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Eyewitness​ accounts

"I heard Abraham Lincoln . . .

He had arrived [in Kalamazoo] that morning [August 27, 1856] from Chicago . . . a tall, gaunt, smooth-shaven man with black disheveled hair and heavy eyebrows, dressed in a short alpaca coat . . . black satin open vest, wide turn down collar with black necktie and dark pants of cheap texture - the whole outfit probably not costing more than $10 in the money of the period. The people bent forward with eager curiosity to listen to the tall stranger who was probably unknown even by reputation to the great mass of his audience, and who had never been seen (but) by half a dozen men on the ground . . . He had a clear, penetrating voice of tenor quality, which reached the confines of the great crowd, and he commanded their attention from the start."—A Happy Reminiscence of the Great American, by Charles S. May, published in the Kalamazoo Weekly Telegraph (Dec. 1893). 

". . . Lincoln is the man for me."

"[We] got there before the multitude commenced pouring in. We stopped upon the corner of Portage and some other street under the shade of some oaks and saw our delegation come up. [It] was over two miles long! We then went in near the ground for speaking and attempted to count the number of teams that drove past . . . after going up to 250, they came pouring in so fast that we gave up in despair.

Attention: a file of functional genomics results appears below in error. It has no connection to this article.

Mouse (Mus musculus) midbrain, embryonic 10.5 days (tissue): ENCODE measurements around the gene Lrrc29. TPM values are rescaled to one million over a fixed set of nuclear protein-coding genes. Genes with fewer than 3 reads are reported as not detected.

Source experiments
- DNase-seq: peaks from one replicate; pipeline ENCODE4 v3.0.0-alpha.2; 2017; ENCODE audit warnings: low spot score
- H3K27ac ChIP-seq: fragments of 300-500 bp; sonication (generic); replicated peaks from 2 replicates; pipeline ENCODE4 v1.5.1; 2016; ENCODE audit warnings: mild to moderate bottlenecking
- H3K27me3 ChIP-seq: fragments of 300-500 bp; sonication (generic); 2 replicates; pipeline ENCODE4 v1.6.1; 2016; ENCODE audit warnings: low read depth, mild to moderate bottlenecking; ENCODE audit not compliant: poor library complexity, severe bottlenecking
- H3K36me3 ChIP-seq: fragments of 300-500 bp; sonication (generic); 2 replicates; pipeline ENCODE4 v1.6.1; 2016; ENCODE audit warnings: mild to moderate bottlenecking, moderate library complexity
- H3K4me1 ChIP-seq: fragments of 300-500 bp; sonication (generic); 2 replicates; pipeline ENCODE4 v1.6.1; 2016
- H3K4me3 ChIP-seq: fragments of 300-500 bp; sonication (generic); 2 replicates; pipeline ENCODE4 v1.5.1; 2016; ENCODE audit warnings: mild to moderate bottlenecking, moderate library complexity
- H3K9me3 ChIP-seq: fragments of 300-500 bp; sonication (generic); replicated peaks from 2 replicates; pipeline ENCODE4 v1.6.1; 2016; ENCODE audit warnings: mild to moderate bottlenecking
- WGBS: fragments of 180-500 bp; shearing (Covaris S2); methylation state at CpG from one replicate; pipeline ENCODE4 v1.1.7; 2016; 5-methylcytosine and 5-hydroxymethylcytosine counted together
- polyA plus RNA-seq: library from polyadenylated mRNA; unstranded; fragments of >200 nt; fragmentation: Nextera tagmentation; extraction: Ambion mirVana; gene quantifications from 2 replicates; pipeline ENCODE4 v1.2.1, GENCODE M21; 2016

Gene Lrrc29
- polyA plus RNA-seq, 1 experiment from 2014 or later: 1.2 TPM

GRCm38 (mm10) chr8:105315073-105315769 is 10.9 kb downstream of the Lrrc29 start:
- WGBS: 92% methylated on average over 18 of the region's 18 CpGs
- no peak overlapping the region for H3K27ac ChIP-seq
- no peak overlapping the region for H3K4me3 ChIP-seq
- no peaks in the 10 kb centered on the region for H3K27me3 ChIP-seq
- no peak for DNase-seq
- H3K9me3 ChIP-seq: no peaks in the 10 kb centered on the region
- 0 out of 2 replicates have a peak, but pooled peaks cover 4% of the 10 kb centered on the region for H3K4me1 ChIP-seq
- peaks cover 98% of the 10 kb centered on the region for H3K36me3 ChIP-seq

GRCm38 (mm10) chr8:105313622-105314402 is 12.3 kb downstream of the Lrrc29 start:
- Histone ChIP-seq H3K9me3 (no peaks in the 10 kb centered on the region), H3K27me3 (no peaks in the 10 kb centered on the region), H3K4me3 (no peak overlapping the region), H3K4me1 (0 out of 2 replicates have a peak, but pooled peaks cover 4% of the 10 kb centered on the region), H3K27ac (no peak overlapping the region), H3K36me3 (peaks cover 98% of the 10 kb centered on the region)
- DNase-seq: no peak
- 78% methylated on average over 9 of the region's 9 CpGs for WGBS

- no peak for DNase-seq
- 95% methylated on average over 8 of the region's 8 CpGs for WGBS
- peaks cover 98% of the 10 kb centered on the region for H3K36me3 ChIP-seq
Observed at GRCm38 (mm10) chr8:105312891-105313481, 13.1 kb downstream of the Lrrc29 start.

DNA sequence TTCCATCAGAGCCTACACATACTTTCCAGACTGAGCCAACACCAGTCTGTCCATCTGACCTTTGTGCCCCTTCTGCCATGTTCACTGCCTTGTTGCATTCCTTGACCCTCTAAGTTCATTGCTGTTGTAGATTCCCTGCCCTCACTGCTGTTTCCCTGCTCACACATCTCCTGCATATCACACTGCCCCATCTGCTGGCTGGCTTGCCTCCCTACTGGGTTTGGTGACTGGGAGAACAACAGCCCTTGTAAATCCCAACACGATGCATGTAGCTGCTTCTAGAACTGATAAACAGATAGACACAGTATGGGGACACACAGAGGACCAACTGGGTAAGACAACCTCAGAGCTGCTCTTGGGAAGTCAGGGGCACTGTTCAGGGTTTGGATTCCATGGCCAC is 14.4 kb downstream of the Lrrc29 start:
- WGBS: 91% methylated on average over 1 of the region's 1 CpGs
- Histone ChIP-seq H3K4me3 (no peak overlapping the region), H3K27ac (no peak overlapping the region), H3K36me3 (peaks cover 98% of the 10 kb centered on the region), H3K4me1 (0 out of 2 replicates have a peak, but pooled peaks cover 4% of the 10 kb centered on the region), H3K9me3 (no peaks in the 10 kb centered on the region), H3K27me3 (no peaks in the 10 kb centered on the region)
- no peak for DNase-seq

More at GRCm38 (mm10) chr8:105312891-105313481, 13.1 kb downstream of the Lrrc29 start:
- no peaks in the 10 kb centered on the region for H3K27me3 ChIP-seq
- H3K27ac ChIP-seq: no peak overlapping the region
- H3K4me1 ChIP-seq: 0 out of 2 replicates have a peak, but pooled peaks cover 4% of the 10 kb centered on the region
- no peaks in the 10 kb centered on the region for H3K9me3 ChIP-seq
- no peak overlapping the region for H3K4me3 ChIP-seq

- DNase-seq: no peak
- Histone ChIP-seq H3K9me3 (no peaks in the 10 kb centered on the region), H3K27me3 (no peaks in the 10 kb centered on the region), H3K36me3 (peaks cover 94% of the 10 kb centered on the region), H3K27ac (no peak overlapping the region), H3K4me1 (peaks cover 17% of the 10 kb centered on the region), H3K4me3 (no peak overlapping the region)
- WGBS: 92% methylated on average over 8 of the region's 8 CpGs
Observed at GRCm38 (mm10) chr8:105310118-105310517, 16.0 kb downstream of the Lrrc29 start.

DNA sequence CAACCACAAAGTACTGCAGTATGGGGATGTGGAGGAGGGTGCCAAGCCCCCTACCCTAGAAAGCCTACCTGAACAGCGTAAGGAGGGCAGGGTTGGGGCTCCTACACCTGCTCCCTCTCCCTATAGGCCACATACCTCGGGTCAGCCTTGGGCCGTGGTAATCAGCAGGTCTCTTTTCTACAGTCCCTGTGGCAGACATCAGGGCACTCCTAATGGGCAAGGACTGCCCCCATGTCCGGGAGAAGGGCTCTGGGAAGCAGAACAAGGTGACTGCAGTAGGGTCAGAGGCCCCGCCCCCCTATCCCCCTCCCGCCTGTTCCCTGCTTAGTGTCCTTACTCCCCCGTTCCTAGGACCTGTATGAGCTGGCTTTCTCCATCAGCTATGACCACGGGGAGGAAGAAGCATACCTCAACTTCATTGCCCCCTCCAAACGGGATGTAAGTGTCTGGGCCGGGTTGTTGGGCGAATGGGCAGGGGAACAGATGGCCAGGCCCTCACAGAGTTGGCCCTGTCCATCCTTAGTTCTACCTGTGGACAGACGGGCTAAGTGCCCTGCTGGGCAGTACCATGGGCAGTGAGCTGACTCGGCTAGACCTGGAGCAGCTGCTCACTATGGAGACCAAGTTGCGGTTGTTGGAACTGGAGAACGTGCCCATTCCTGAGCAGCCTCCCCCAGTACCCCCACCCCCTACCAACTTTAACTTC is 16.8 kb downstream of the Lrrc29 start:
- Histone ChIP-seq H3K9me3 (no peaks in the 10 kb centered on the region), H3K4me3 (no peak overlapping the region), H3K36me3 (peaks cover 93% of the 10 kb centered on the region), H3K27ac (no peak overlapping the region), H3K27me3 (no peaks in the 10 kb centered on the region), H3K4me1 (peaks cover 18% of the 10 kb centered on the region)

[I] came to the grounds where there were four or five tables spread with the staples of the land: bread, meat, cheese, etc. The tables were about 15 rods long and every few rods were set barrels of ice water with tin cups attached. I commenced at one end of a table and ate my way threw [sic], and when I gave in from sheer fatigue, I was alarmed at what I had done .

. . . meanwhile, we listened to the different speeches that were being made. Mr. Lincoln, Blair, Bingham, Bates, Jones, Kellogg and many other distinguished speakers were there. They occupied four different stands at once and the crowd was so dense at every one of them that we could not listen with much satisfaction. Listened to Mr. Bates the longest and liked him much, but Lincoln is the man for me."—Diary Entry for Wednesday, August 27, 1856, Henry Parker Smith